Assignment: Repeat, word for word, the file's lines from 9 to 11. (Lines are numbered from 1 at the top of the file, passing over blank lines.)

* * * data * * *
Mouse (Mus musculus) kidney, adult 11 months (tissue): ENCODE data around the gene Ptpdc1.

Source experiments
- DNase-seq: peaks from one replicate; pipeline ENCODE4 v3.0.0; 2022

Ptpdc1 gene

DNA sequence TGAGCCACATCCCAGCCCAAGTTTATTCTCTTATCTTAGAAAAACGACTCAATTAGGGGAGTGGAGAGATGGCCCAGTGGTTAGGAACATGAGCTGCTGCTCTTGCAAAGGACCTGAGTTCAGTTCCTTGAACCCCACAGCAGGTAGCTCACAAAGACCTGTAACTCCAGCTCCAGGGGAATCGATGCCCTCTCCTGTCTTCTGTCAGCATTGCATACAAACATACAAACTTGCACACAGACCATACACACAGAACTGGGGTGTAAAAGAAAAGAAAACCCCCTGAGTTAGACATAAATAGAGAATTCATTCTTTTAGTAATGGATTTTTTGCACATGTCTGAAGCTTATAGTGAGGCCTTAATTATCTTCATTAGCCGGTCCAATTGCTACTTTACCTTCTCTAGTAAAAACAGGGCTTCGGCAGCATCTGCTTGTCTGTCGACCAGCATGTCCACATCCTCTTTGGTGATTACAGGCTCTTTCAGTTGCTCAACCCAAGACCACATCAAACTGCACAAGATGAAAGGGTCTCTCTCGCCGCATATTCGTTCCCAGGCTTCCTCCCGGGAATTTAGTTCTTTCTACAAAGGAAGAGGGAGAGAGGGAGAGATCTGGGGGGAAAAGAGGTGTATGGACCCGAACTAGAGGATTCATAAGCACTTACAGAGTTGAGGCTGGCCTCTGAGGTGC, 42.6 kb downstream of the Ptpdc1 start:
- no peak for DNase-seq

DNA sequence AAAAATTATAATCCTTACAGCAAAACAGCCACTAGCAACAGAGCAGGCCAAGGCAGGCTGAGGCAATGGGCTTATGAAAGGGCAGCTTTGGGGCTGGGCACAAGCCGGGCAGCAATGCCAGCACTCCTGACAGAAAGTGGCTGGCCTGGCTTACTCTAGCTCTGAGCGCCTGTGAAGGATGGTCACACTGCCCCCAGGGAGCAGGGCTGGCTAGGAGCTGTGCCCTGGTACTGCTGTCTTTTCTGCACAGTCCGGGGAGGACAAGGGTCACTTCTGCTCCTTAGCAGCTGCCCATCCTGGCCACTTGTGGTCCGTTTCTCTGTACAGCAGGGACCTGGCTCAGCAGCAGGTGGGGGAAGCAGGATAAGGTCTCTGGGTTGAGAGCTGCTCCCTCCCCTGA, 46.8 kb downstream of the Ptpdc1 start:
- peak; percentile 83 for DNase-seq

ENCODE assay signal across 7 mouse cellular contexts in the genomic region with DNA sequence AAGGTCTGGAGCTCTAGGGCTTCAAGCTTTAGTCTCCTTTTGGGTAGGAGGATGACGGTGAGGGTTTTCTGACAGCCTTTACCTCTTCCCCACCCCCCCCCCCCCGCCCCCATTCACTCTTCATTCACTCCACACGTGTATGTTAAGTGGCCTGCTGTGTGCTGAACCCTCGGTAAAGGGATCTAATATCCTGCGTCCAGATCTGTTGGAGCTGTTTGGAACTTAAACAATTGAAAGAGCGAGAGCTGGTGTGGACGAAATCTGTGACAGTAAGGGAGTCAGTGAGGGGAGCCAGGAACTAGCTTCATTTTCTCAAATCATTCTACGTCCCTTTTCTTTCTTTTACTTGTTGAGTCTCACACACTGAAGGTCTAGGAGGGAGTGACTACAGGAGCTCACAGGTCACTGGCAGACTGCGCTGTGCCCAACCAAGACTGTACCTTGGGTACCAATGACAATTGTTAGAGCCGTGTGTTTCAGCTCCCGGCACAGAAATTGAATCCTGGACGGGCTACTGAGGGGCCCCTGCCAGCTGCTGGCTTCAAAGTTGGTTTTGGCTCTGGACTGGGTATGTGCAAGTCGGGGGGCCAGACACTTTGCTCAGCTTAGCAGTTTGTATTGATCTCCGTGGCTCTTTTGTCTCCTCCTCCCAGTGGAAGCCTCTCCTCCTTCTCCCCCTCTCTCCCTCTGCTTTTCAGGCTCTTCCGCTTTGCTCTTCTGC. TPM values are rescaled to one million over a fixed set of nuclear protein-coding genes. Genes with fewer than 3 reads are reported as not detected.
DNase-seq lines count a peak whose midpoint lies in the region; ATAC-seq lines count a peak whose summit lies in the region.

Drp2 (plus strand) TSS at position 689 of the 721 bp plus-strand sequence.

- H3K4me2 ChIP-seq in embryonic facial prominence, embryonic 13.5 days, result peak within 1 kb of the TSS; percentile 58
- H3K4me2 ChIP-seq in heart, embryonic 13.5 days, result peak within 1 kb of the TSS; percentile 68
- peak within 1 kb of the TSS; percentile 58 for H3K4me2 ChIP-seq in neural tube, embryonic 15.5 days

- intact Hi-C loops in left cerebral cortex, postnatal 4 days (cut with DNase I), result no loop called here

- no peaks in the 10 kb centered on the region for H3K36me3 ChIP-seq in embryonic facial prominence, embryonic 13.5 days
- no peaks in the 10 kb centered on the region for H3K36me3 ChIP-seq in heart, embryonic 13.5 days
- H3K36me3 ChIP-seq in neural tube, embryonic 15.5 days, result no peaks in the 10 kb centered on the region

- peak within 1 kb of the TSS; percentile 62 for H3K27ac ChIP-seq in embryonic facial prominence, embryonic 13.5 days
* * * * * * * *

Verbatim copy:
ENCODE assay signal across 7 mouse cellular contexts in the genomic region with DNA sequence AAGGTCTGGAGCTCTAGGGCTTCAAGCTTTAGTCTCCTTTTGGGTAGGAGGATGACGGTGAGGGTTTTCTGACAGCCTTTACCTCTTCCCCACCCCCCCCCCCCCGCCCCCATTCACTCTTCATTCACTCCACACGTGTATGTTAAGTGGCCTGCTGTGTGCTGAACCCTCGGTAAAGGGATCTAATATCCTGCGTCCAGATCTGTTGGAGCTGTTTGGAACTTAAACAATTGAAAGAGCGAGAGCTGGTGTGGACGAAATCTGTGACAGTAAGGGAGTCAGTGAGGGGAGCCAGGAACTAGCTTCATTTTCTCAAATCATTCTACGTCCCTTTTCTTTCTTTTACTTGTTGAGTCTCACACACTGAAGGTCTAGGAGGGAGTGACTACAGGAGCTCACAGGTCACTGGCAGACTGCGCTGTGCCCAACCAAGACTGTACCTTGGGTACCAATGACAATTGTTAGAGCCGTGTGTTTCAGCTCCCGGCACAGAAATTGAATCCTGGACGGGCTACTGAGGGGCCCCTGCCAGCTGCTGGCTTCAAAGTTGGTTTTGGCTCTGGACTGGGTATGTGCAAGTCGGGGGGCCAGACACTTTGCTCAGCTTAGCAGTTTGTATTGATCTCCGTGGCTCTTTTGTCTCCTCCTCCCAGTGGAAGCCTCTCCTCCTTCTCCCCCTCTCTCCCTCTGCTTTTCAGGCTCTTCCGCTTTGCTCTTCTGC. TPM values are rescaled to one million over a fixed set of nuclear protein-coding genes. Genes with fewer than 3 reads are reported as not detected.
DNase-seq lines count a peak whose midpoint lies in the region; ATAC-seq lines count a peak whose summit lies in the region.

Drp2 (plus strand) TSS at position 689 of the 721 bp plus-strand sequence.